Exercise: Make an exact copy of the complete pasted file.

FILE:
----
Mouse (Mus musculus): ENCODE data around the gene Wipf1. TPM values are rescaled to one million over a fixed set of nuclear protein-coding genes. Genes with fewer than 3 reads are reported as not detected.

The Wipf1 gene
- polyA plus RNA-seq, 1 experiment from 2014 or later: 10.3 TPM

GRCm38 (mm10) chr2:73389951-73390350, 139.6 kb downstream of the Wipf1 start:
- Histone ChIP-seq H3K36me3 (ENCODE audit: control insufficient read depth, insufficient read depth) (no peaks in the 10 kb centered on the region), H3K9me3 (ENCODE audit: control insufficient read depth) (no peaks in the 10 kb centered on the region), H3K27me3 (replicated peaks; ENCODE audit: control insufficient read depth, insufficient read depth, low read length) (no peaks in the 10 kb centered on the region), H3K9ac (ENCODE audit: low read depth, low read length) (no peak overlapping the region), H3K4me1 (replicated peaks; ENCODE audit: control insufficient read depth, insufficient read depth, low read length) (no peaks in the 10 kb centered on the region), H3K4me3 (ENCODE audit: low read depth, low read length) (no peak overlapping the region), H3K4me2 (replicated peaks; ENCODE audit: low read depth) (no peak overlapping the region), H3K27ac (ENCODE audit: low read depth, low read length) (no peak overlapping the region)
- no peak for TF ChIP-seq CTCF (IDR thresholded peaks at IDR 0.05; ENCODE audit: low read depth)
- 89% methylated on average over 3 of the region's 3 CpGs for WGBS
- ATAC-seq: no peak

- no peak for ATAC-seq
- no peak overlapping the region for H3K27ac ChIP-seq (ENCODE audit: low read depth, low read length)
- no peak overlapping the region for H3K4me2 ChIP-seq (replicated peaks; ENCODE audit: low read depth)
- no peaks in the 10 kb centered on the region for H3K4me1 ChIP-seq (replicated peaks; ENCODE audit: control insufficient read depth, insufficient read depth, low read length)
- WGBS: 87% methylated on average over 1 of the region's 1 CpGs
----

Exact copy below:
Mouse (Mus musculus): ENCODE data around the gene Wipf1. TPM values are rescaled to one million over a fixed set of nuclear protein-coding genes. Genes with fewer than 3 reads are reported as not detected.

The Wipf1 gene
- polyA plus RNA-seq, 1 experiment from 2014 or later: 10.3 TPM

GRCm38 (mm10) chr2:73389951-73390350, 139.6 kb downstream of the Wipf1 start:
- Histone ChIP-seq H3K36me3 (ENCODE audit: control insufficient read depth, insufficient read depth) (no peaks in the 10 kb centered on the region), H3K9me3 (ENCODE audit: control insufficient read depth) (no peaks in the 10 kb centered on the region), H3K27me3 (replicated peaks; ENCODE audit: control insufficient read depth, insufficient read depth, low read length) (no peaks in the 10 kb centered on the region), H3K9ac (ENCODE audit: low read depth, low read length) (no peak overlapping the region), H3K4me1 (replicated peaks; ENCODE audit: control insufficient read depth, insufficient read depth, low read length) (no peaks in the 10 kb centered on the region), H3K4me3 (ENCODE audit: low read depth, low read length) (no peak overlapping the region), H3K4me2 (replicated peaks; ENCODE audit: low read depth) (no peak overlapping the region), H3K27ac (ENCODE audit: low read depth, low read length) (no peak overlapping the region)
- no peak for TF ChIP-seq CTCF (IDR thresholded peaks at IDR 0.05; ENCODE audit: low read depth)
- 89% methylated on average over 3 of the region's 3 CpGs for WGBS
- ATAC-seq: no peak

- no peak for ATAC-seq
- no peak overlapping the region for H3K27ac ChIP-seq (ENCODE audit: low read depth, low read length)
- no peak overlapping the region for H3K4me2 ChIP-seq (replicated peaks; ENCODE audit: low read depth)
- no peaks in the 10 kb centered on the region for H3K4me1 ChIP-seq (replicated peaks; ENCODE audit: control insufficient read depth, insufficient read depth, low read length)
- WGBS: 87% methylated on average over 1 of the region's 1 CpGs